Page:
( 1121 mm )

Many greetings !  Hannes

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Thank you dear Hannes. I too, see many inaccuracies. He clearly hasn't done his homework, has he? :lol: Great pics btw!

 

Cheers, H

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Hannes,

 

Super picture of the cylinders. Kills some of the speculation

 

Nick

 

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Good afternoon, chaps! I hope all is well with you all!

 

So then, time for an update on the proceedings! As previously seen, the chassis was becoming rather too weathered and needed completely stripping to sand, polish and protect with a couple of coats of clear metal primer. Next, I painted the cross-beams and engine-brace hangers matt black, then gave the middle 2 a light coat of AK xtreme metal metallic smoke for a bit of contrast. It was then assembly time.

 

Whilst assembling I made the leaf-spring hangers for the rear from 0,3mm tin and 1,2mm brass tube. The frontal hanger supports were made from the brass pin of an old plug.

 

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39346856155_9e5462a99b_h.jpg

 

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  38434036070_827544905e_h.jpg

 

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Well that's all for now folks, I hope you enjoy. Leaf-springs next!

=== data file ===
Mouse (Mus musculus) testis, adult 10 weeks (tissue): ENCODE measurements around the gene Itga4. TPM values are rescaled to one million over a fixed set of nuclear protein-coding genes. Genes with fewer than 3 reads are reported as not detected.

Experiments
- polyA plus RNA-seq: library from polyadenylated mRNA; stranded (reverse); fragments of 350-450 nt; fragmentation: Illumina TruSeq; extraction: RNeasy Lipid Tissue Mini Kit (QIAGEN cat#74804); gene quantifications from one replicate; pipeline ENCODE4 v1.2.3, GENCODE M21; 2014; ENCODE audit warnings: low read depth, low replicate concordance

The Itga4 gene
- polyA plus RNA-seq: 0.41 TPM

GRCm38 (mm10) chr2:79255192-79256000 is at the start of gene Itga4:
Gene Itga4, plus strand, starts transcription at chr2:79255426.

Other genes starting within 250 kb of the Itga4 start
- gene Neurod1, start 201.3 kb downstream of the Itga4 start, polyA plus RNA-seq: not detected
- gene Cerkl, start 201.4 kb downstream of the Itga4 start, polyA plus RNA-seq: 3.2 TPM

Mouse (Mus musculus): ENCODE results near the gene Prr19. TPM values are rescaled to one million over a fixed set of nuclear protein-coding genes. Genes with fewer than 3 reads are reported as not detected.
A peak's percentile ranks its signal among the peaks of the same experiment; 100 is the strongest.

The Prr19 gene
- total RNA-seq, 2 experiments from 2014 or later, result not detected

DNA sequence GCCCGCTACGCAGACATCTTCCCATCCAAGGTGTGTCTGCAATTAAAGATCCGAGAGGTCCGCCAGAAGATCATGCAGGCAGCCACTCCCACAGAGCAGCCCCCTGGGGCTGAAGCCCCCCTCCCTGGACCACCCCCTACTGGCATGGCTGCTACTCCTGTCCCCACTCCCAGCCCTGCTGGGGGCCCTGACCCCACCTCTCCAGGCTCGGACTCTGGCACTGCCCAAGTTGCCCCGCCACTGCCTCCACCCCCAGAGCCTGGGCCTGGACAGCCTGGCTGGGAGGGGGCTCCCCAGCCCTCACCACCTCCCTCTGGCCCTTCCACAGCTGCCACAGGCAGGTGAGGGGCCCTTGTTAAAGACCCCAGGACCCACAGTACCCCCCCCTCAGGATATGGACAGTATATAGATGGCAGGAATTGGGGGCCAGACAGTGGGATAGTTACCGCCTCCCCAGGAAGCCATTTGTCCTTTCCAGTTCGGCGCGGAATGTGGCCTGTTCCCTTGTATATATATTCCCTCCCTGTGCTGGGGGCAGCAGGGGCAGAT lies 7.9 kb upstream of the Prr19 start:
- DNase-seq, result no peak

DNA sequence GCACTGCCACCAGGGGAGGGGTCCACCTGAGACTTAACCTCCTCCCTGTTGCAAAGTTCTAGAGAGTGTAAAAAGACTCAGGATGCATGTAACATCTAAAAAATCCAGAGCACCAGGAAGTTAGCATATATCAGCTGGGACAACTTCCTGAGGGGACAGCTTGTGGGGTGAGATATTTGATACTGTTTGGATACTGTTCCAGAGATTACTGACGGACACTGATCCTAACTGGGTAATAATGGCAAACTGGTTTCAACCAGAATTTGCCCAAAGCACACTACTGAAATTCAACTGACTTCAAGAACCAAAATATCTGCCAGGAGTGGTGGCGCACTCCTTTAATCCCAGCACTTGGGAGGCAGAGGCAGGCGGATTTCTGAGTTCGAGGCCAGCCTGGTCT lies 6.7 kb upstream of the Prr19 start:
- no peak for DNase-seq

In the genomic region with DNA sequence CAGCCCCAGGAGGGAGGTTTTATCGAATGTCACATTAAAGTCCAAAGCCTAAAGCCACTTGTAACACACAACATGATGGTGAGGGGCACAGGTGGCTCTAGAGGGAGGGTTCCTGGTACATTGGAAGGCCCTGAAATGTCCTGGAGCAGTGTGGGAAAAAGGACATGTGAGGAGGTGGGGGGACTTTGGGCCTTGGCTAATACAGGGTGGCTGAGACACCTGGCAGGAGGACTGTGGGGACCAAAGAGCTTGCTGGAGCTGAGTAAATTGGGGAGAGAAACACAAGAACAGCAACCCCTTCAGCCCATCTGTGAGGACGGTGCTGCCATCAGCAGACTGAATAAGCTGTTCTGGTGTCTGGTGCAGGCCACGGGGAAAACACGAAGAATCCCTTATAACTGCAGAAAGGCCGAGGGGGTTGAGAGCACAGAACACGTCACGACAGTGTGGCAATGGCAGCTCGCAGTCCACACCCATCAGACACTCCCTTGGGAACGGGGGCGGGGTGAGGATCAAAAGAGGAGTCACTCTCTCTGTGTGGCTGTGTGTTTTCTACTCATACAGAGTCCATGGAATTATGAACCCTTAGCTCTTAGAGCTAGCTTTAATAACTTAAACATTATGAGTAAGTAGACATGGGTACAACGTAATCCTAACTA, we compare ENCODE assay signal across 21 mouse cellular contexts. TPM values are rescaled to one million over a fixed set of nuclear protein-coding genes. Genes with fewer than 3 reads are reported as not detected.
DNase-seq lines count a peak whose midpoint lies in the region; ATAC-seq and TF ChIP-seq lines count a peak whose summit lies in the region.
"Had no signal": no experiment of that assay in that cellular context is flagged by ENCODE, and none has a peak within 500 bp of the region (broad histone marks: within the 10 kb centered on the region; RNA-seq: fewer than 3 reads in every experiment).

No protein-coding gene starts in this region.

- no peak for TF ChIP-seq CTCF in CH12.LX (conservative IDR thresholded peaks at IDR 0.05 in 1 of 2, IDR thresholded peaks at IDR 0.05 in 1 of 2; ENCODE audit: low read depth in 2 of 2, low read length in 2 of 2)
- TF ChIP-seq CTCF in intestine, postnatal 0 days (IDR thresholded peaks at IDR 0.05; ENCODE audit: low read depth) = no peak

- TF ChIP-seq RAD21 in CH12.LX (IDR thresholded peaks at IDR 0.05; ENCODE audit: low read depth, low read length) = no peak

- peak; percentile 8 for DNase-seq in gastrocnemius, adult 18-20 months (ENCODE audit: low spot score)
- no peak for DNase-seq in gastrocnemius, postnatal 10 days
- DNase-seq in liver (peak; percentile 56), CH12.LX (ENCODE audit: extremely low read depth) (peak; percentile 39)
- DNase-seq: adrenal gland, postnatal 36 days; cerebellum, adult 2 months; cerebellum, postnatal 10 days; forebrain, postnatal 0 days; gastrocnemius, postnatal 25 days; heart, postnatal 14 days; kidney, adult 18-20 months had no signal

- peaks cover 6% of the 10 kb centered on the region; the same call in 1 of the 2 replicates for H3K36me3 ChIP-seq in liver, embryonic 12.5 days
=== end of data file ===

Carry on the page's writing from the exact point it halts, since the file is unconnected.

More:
Thanks for following guys!

 

Cheers, H

 

 

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Very convincing and neat ,dear Harvey ! As I can see you want to represent all 4 struts for the engine brace hangers .That´s very realistic  and a great improvement .

I hope I can show my improved bodywork soon .  

Great work !  Hannes

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Thanks for your kind comments, chaps. Much appreciated!

 

I haven't fixed the fuel-tank support yet, because it may need modifying and it's a bitch to bolt up. I'll know more when I start on the coachwork in that area, then it can be finalised.

 

Cheers, H

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Great work carving those parts from an old plug pin.

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Good evening gents!